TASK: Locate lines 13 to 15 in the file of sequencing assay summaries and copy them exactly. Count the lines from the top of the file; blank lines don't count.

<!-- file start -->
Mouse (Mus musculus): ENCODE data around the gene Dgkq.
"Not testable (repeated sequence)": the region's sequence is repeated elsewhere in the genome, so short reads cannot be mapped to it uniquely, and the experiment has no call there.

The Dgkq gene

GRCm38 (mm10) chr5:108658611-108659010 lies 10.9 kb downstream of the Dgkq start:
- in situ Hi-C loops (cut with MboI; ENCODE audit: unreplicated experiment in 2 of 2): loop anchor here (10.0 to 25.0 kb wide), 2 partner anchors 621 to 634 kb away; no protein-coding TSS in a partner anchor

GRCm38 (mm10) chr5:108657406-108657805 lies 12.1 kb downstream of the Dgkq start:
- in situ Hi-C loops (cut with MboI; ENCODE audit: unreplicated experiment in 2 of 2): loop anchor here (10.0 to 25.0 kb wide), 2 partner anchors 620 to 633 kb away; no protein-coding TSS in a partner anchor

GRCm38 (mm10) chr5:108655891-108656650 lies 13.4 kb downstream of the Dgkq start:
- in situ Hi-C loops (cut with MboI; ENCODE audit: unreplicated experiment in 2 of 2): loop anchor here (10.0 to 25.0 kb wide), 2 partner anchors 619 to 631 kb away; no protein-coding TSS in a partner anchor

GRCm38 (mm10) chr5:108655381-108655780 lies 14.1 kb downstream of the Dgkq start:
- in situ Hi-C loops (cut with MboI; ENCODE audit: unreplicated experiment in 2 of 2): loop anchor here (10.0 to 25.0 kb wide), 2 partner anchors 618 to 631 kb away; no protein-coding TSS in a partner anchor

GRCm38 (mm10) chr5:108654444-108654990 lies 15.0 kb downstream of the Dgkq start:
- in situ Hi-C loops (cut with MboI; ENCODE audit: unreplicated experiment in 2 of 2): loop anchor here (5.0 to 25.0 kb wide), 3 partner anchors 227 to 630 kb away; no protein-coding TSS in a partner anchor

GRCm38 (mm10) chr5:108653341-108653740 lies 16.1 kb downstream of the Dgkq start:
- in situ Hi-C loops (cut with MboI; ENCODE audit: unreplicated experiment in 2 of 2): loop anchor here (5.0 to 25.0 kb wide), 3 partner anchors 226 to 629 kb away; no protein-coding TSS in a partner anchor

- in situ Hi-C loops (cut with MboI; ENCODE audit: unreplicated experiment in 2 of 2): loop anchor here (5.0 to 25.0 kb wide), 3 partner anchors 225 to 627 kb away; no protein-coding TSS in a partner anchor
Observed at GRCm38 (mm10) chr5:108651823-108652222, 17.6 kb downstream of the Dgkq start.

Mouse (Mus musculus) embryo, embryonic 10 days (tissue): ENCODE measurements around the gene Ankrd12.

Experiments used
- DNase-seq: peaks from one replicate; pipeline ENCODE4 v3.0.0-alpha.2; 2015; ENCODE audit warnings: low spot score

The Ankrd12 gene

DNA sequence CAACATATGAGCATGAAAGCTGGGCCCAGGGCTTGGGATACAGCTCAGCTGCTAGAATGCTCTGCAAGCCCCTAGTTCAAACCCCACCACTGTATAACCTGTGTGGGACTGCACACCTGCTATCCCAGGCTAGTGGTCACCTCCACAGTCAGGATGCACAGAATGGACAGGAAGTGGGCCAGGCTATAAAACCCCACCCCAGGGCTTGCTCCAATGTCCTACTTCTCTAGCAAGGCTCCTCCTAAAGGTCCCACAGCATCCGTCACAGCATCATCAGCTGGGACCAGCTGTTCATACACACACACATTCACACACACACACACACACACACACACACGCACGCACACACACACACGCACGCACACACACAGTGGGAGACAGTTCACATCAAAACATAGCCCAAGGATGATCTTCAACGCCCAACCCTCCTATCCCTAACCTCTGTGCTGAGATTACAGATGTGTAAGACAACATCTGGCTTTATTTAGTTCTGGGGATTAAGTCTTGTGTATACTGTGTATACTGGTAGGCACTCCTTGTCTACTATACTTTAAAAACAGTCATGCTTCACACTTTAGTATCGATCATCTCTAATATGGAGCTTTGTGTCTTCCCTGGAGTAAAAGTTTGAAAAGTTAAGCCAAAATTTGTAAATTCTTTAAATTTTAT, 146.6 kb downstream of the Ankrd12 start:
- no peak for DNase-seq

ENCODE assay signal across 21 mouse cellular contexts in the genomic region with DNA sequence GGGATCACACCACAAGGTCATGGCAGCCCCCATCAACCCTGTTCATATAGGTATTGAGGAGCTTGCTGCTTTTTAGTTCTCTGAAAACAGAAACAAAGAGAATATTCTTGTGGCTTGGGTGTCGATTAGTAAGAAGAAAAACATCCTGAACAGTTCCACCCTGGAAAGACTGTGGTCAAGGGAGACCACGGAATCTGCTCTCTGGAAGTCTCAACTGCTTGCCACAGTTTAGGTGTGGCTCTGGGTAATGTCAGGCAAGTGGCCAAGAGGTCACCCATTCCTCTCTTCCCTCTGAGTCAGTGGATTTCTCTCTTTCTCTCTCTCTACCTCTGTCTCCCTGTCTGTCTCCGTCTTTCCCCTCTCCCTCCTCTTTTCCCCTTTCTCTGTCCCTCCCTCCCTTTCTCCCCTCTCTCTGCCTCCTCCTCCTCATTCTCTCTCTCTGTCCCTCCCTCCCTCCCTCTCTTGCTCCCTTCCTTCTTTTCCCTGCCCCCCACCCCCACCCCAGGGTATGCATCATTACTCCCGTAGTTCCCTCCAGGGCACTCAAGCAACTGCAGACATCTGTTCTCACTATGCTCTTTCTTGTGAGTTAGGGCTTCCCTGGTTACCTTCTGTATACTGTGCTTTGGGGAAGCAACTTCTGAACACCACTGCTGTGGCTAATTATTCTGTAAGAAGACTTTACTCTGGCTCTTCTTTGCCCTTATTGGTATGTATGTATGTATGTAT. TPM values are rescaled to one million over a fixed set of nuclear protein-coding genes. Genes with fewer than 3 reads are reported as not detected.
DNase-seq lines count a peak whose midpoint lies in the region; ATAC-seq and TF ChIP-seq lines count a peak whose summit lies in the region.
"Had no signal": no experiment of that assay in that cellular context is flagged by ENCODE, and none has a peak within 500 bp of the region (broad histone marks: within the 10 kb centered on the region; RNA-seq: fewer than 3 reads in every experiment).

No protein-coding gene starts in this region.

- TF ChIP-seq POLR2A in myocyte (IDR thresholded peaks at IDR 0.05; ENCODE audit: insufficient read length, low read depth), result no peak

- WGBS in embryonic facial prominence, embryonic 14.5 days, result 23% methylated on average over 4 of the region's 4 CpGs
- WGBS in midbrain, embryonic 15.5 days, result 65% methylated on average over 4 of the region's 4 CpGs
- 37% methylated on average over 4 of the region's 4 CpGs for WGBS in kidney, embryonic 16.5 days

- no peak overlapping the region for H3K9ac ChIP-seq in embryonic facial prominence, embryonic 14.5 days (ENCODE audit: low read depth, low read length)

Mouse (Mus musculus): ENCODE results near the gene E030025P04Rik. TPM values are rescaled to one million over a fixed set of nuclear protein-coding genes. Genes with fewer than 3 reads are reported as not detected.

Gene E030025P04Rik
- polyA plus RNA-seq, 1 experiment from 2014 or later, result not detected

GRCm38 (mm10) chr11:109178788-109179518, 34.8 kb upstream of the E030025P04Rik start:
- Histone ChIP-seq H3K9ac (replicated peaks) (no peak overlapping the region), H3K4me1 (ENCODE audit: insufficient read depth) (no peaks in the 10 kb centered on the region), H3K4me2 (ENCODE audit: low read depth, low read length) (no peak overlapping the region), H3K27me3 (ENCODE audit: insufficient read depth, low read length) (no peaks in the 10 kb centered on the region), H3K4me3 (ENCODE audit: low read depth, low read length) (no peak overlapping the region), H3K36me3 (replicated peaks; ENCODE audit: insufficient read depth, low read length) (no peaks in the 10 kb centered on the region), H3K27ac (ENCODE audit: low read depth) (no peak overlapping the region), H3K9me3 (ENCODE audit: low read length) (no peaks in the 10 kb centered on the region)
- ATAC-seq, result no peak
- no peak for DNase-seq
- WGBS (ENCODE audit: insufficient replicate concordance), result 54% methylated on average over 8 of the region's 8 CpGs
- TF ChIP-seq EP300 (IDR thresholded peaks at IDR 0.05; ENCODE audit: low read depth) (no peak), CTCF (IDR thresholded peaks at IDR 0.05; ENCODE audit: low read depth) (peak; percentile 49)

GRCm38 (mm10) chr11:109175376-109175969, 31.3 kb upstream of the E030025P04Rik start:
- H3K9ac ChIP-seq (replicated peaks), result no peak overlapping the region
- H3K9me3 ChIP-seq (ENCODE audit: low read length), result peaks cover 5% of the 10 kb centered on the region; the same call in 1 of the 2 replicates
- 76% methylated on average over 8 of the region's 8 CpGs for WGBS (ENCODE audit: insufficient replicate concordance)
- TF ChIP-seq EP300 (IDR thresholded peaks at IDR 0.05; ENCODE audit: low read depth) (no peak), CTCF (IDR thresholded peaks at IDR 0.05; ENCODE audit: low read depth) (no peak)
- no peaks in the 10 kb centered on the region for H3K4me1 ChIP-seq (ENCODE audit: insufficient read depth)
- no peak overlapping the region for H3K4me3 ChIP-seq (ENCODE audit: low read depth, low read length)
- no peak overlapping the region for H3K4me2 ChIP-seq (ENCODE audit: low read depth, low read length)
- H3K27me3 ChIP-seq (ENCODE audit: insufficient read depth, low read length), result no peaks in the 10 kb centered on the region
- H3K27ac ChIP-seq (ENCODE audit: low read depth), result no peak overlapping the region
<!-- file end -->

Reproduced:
- in situ Hi-C loops (cut with MboI; ENCODE audit: unreplicated experiment in 2 of 2): loop anchor here (5.0 to 25.0 kb wide), 3 partner anchors 227 to 630 kb away; no protein-coding TSS in a partner anchor

GRCm38 (mm10) chr5:108653341-108653740 lies 16.1 kb downstream of the Dgkq start:
- in situ Hi-C loops (cut with MboI; ENCODE audit: unreplicated experiment in 2 of 2): loop anchor here (5.0 to 25.0 kb wide), 3 partner anchors 226 to 629 kb away; no protein-coding TSS in a partner anchor